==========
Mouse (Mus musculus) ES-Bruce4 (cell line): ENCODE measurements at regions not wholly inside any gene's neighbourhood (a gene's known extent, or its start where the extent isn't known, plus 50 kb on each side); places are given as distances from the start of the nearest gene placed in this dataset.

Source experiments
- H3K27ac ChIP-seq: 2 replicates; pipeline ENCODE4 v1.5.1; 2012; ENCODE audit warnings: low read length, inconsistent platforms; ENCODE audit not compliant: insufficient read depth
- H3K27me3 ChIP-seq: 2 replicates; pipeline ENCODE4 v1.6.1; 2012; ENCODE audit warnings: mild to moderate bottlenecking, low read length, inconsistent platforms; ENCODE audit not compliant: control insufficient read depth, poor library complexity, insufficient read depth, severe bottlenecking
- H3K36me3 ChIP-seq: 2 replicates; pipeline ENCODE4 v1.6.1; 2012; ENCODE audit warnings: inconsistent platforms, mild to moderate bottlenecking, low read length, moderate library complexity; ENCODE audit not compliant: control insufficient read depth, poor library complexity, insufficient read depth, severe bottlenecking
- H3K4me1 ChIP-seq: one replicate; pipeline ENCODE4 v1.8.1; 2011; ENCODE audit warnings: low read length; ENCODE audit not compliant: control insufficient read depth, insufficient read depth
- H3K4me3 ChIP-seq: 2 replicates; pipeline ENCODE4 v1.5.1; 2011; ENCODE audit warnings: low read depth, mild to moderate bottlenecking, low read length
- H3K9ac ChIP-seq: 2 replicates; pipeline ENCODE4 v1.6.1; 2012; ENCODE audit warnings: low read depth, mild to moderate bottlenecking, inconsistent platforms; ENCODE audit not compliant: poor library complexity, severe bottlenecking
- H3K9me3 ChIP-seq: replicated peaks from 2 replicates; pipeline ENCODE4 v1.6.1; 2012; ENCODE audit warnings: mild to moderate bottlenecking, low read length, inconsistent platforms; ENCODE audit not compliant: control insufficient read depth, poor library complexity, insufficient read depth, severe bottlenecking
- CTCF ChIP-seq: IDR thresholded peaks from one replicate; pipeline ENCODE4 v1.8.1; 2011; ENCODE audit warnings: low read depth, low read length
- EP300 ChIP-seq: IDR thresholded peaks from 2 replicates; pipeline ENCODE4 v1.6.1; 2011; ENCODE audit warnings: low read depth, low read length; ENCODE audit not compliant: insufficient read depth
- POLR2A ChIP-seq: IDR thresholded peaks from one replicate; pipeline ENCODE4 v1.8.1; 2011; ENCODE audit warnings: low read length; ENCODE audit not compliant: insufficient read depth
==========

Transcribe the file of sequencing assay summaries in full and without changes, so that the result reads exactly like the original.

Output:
Mouse (Mus musculus) ES-Bruce4 (cell line): ENCODE measurements at regions not wholly inside any gene's neighbourhood (a gene's known extent, or its start where the extent isn't known, plus 50 kb on each side); places are given as distances from the start of the nearest gene placed in this dataset.

Source experiments
- H3K27ac ChIP-seq: 2 replicates; pipeline ENCODE4 v1.5.1; 2012; ENCODE audit warnings: low read length, inconsistent platforms; ENCODE audit not compliant: insufficient read depth
- H3K27me3 ChIP-seq: 2 replicates; pipeline ENCODE4 v1.6.1; 2012; ENCODE audit warnings: mild to moderate bottlenecking, low read length, inconsistent platforms; ENCODE audit not compliant: control insufficient read depth, poor library complexity, insufficient read depth, severe bottlenecking
- H3K36me3 ChIP-seq: 2 replicates; pipeline ENCODE4 v1.6.1; 2012; ENCODE audit warnings: inconsistent platforms, mild to moderate bottlenecking, low read length, moderate library complexity; ENCODE audit not compliant: control insufficient read depth, poor library complexity, insufficient read depth, severe bottlenecking
- H3K4me1 ChIP-seq: one replicate; pipeline ENCODE4 v1.8.1; 2011; ENCODE audit warnings: low read length; ENCODE audit not compliant: control insufficient read depth, insufficient read depth
- H3K4me3 ChIP-seq: 2 replicates; pipeline ENCODE4 v1.5.1; 2011; ENCODE audit warnings: low read depth, mild to moderate bottlenecking, low read length
- H3K9ac ChIP-seq: 2 replicates; pipeline ENCODE4 v1.6.1; 2012; ENCODE audit warnings: low read depth, mild to moderate bottlenecking, inconsistent platforms; ENCODE audit not compliant: poor library complexity, severe bottlenecking
- H3K9me3 ChIP-seq: replicated peaks from 2 replicates; pipeline ENCODE4 v1.6.1; 2012; ENCODE audit warnings: mild to moderate bottlenecking, low read length, inconsistent platforms; ENCODE audit not compliant: control insufficient read depth, poor library complexity, insufficient read depth, severe bottlenecking
- CTCF ChIP-seq: IDR thresholded peaks from one replicate; pipeline ENCODE4 v1.8.1; 2011; ENCODE audit warnings: low read depth, low read length
- EP300 ChIP-seq: IDR thresholded peaks from 2 replicates; pipeline ENCODE4 v1.6.1; 2011; ENCODE audit warnings: low read depth, low read length; ENCODE audit not compliant: insufficient read depth
- POLR2A ChIP-seq: IDR thresholded peaks from one replicate; pipeline ENCODE4 v1.8.1; 2011; ENCODE audit warnings: low read length; ENCODE audit not compliant: insufficient read depth